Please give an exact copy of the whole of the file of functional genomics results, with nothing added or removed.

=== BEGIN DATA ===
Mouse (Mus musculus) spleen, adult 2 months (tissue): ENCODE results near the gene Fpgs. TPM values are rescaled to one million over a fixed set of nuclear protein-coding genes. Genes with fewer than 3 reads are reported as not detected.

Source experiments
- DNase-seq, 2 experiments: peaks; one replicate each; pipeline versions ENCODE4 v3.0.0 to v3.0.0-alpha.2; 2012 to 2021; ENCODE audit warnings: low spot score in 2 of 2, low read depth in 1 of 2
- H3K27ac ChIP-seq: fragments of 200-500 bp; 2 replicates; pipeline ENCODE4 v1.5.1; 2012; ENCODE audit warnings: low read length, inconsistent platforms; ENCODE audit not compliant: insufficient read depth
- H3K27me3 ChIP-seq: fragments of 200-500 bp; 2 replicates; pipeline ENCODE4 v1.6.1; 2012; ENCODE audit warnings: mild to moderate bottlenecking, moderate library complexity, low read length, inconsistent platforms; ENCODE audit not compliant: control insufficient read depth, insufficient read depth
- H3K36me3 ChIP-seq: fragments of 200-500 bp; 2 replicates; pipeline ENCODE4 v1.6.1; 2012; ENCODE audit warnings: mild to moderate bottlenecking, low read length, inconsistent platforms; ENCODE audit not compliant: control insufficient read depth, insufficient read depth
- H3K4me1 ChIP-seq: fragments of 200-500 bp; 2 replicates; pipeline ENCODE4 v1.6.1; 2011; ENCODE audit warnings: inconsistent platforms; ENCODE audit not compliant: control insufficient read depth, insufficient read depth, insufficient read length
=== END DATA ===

Mouse (Mus musculus) spleen, adult 2 months (tissue): ENCODE results near the gene Fpgs. TPM values are rescaled to one million over a fixed set of nuclear protein-coding genes. Genes with fewer than 3 reads are reported as not detected.

Source experiments
- DNase-seq, 2 experiments: peaks; one replicate each; pipeline versions ENCODE4 v3.0.0 to v3.0.0-alpha.2; 2012 to 2021; ENCODE audit warnings: low spot score in 2 of 2, low read depth in 1 of 2
- H3K27ac ChIP-seq: fragments of 200-500 bp; 2 replicates; pipeline ENCODE4 v1.5.1; 2012; ENCODE audit warnings: low read length, inconsistent platforms; ENCODE audit not compliant: insufficient read depth
- H3K27me3 ChIP-seq: fragments of 200-500 bp; 2 replicates; pipeline ENCODE4 v1.6.1; 2012; ENCODE audit warnings: mild to moderate bottlenecking, moderate library complexity, low read length, inconsistent platforms; ENCODE audit not compliant: control insufficient read depth, insufficient read depth
- H3K36me3 ChIP-seq: fragments of 200-500 bp; 2 replicates; pipeline ENCODE4 v1.6.1; 2012; ENCODE audit warnings: mild to moderate bottlenecking, low read length, inconsistent platforms; ENCODE audit not compliant: control insufficient read depth, insufficient read depth
- H3K4me1 ChIP-seq: fragments of 200-500 bp; 2 replicates; pipeline ENCODE4 v1.6.1; 2011; ENCODE audit warnings: inconsistent platforms; ENCODE audit not compliant: control insufficient read depth, insufficient read depth, insufficient read length